Espresso (, Italian: [esˈprɛsso]) is coffee of Italian origin, brewed by expressing or forcing a small amount of nearly boiling water under pressure through finely ground coffee beans. Espresso is generally thicker than coffee brewed by other methods, has a higher concentration of suspended and dissolved solids, and has crema on top (a foam with a creamy consistency). As a result of the pressurized brewing process, the flavors and chemicals in a typical cup of espresso are very concentrated. Espresso is also the base for other drinks such as a caffè latte, cappuccino, caffè macchiato, caffè mocha, flat white, or caffè Americano.
Espresso has more caffeine per unit volume than most coffee beverages, but because the usual serving size is much smaller, the total caffeine content is less than a mug of standard brewed coffee, contrary to a common belief. Although the actual caffeine content of any coffee drink varies by size, bean origin, roast method and other factors, the caffeine content of typical servings of espresso vs. drip brew are 120 to 170 mg vs. 150 to 200 mg.Fair trade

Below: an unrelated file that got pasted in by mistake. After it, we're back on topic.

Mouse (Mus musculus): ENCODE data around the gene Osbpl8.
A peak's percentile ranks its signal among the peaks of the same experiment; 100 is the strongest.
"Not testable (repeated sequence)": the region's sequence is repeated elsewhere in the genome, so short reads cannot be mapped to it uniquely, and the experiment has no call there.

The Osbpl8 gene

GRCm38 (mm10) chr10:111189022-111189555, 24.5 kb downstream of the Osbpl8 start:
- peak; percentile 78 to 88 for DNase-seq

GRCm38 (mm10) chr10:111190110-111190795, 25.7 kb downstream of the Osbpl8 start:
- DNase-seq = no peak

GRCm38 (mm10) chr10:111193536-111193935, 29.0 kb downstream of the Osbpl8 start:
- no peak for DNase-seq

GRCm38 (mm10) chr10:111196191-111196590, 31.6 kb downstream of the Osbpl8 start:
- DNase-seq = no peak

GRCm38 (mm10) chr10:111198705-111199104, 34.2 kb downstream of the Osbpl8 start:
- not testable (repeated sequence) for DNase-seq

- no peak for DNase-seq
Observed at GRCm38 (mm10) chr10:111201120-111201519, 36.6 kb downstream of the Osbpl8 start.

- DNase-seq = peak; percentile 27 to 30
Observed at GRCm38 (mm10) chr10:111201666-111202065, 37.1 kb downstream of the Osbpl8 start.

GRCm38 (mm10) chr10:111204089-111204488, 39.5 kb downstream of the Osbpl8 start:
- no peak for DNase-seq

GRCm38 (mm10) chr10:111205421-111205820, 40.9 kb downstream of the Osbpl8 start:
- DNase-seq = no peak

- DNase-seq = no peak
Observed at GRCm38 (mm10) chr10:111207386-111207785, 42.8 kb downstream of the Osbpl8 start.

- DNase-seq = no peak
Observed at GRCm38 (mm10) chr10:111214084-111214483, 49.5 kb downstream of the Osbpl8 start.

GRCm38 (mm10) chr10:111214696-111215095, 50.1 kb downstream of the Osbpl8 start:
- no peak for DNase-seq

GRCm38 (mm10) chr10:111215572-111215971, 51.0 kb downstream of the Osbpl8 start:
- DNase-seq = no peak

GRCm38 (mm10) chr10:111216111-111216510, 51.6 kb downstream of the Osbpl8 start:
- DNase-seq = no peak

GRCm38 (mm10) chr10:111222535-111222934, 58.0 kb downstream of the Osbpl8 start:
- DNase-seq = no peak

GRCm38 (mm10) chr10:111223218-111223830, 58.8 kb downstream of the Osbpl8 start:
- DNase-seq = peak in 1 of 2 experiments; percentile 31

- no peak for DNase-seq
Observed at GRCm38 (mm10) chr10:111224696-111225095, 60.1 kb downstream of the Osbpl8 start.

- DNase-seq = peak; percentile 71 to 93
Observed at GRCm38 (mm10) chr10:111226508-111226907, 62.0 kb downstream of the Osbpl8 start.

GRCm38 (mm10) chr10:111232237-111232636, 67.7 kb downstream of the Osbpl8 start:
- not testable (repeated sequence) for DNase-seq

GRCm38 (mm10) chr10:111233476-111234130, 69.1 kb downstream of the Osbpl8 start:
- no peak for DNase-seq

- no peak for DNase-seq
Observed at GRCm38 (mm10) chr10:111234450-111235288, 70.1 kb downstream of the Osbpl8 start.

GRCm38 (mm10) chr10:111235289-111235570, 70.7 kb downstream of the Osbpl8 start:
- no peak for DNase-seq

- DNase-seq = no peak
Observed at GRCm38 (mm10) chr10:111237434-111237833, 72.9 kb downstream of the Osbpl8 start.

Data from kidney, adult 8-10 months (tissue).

Fair trade is an institutional arrangement designed to help producers in developing countries achieve better trading conditions. Members of the fair trade movement advocate the payment of higher prices to exporters, as well as improved social and environmental standards. The movement focuses in particular on commodities, or products which are typically exported from developing countries to developed countries, but also consumed in domestic markets (e.g. Brazil, India and Bangladesh) most notably handicrafts, coffee, cocoa, wine, sugar, fresh fruit, chocolate, flowers and gold. The movement seeks to promote greater equity in international trading partnerships through dialogue, transparency, and respect. It promotes sustainable development by offering better trading conditions to, and securing the rights of, marginalized producers and workers in developing countries. Fair trade is grounded in three core beliefs; first, producers have the power to express unity with consumers. Secondly, the world trade practices that currently exist promote the unequal distribution of wealth between nations. Lastly, buying products from producers in developing countries at a fair price is a more efficient way of promoting sustainable development than traditional charity and aid.Fair trade labelling organizations commonly use a definition of fair trade developed by FINE, an informal association of four international fair trade networks: Fairtrade Labelling Organizations International, World Fair Trade Organization (WFTO), Network of European Worldshops and European Fair Trade Association (EFTA). Specifically, fair trade is a trading partnership, based on dialogue, transparency, and respect, that seeks greater equity in international trade. Fair trade organizations, backed by consumers, are engaged actively in supporting producers, awareness raising, and in campaigning for changes in the rules and practice of conventional international trade.There are several recognized fair trade certifiers, including Fairtrade International (formerly called FLO, Fairtrade Labelling Organizations International), IMO, Make Trade Fair and Eco-Social. Additionally, Fair Trade USA, formerly a licensing agency for the Fairtrade International label, broke from the system and is implementing its own fair trade labelling scheme, which has resulted in controversy due to its inclusion of independent smallholders and estates for all crops. In 2008, Fairtrade International certified approximately (€3.4B) of products. The World Trade Organization publishes annual figures on the world trade of goods and services.